Interesting Times

“May you live in Interesting Times” goes the old Chinese curse.
We do, we do.
In the past few months the American government has been negotiating with the right – leaning regimes in new EU member nations Poland and The Czech Republic with the intention of putting “Son of Star Wars” Missile Defence Shields in those countries. In both nations public opinion polls consistently show two thirds of the population are against their nation’s involvement in America’s world domination plans.
Despite that and despite Russia’s warnings that if there is to be an American presence in bordering states it will have to “review its defence strategy” both governments are eager to go ahead. Since the break up of the Soviet Union the EU has benefitted from improving relations with Russia.
America also has plans to put “SoSW” bases in friendly Pacific Rim countries.
Only last week China tested a missile powerful enough to use as a “battering ram” that could take out spy satellites without having to carry a warhead.

In the Middle East a build up of U.S. troops and military hardware puts pressure on Iran but at the same time brings Iran (and Syria and Egypt) closer to China and Russia. Which way India and Pakistan will go is anybody’s guess, but you gan bet they will go in opposite directions.

You just have to join up the dots to see the big picture.

6 thoughts on “Interesting Times

  1. I read an account of an engineer perhaps who resigned on the project or was debunking it on the web because the missile interception was a complete joke. The Interception vehicle (IV) got hopelessly confused by multiple targets . . . most payload missiles will carry multiple warheads and “dummies” to spoof any countermeasures.

    Pentagon officials had to keep reducing the amount of warheads until they had a single, brightly identifiable target for the IV to aim at.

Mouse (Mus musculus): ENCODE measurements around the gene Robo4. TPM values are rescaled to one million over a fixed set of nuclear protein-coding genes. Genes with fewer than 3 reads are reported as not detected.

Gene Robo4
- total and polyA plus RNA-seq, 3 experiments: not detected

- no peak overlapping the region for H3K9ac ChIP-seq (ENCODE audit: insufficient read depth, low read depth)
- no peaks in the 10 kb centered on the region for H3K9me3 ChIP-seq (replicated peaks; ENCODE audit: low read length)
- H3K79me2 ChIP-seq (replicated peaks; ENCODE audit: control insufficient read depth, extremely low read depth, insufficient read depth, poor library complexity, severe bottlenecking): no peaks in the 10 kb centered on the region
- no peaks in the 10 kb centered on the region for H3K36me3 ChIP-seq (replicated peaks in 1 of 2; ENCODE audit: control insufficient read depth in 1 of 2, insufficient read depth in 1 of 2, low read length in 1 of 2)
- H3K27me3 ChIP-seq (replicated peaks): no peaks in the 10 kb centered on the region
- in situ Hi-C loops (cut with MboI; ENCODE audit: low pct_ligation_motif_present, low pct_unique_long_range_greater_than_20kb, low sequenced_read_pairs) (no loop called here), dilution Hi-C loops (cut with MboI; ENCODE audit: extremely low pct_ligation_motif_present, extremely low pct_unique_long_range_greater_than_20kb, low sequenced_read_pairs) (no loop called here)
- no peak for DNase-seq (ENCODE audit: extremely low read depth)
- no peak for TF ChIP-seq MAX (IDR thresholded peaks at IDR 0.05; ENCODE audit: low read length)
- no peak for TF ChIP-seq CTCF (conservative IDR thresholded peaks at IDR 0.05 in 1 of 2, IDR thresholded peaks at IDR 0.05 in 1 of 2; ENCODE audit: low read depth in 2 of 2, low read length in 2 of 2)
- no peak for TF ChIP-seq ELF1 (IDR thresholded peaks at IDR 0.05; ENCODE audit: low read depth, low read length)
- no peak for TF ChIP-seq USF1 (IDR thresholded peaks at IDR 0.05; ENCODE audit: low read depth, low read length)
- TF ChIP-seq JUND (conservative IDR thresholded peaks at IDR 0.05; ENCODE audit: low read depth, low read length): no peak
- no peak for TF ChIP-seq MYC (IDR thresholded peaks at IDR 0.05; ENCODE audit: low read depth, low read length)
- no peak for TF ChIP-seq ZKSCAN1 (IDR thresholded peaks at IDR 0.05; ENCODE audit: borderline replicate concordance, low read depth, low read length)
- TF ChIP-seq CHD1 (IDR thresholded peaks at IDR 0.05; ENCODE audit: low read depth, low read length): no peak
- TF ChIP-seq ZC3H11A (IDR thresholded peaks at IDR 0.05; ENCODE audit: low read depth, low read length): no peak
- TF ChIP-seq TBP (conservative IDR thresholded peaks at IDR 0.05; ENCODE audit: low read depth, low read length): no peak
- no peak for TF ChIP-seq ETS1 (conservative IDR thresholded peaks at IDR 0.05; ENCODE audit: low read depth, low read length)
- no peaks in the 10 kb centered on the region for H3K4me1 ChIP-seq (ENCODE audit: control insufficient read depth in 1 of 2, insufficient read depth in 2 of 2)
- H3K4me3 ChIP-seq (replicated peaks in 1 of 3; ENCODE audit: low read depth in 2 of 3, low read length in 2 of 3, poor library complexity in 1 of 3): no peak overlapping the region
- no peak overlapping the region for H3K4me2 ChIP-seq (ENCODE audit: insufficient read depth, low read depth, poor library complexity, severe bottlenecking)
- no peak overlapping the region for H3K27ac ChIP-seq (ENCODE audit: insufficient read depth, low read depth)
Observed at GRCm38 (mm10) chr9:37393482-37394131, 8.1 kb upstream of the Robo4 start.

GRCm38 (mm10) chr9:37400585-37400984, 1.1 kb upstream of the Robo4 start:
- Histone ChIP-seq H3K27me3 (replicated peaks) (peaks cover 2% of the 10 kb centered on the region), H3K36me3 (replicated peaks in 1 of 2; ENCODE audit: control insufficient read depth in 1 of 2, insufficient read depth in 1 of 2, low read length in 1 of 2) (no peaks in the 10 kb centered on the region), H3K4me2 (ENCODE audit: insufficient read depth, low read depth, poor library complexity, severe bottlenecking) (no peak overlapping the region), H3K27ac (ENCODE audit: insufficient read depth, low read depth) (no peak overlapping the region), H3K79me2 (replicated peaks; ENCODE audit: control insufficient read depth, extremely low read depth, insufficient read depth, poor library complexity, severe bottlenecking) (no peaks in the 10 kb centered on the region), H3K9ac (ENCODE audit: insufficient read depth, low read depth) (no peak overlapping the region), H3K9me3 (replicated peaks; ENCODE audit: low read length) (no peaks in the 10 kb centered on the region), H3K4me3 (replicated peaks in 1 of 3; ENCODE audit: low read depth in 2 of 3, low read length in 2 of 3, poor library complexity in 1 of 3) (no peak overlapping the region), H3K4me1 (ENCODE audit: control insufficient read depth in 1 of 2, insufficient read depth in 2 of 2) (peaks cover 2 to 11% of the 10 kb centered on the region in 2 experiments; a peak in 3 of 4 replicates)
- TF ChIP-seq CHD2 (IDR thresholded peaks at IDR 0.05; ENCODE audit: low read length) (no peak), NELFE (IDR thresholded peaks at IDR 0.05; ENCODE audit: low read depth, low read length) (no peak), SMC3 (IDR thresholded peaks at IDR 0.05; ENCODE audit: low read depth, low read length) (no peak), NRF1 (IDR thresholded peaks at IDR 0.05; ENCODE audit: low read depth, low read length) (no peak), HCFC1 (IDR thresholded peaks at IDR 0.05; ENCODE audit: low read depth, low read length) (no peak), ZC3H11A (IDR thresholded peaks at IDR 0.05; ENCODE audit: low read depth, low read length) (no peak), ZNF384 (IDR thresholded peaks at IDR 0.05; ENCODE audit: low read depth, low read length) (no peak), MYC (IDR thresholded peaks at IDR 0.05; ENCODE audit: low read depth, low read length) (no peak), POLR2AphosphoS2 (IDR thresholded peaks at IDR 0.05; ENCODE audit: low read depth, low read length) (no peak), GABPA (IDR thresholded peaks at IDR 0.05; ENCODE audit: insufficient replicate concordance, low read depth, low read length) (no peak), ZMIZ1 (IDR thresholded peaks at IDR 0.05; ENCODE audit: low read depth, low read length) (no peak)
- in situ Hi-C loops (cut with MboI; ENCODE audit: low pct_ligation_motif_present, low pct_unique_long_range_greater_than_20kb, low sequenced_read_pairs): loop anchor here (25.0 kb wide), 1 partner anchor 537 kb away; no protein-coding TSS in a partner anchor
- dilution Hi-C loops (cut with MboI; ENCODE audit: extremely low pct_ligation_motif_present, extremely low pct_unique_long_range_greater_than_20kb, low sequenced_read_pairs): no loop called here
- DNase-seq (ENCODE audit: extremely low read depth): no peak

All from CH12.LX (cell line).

When one test did manage to connet the IV with the single target, the project was deemed a “success” and green lit for further development (cue arms contractor laughing all the way to an offshore bank account).

    After a quick google, apparently congress have not approved funding for “testing with multiple warheads”. So if there’s more than one, any region “protected” by this costly windmill in the air project is proper fucked.


    1. The interceptor missile used by the Chinese was actually unarmed and was fired at a spy satellite rather than a simulated missile attack. They just whacked this old comms satellite with a big lump of iron to show that they can take out any satellites orbiting over their territory. Taking out the spy satellites would effectively “blind” the Americans as their forces rely heavily on technology.
      The Chinese have also blanked satellites with RFI and lasers. They make it clear any attempt to position a satellite over China would be regarded as a hostile act.

      So it looks like the Cinese are ahead in this game.


      1. If you pardon the pun, taking out satellites isn’t rocket science. Both sides have high power lasers if, fired from high enough in the earth’s atmos via jumbo jet or something, would happily grill a spy sat into uselessness. Actually launching a missile to hit a satellite isn’t too problematic, but less efficient than re-tasking an existing orbital asset to change paths and collide.

        Come to think of it, the Russians even sent up an armed space vehicle once, so I’m sure there’s a weaponised shuttle somewhere too.


      2. According to China watchers its not the technology of the hit that is significant but the demonstration that China will act against unauthorised invasions of its space.
        There are better ways of taking a satellite out of commission but what they did was highly visible.


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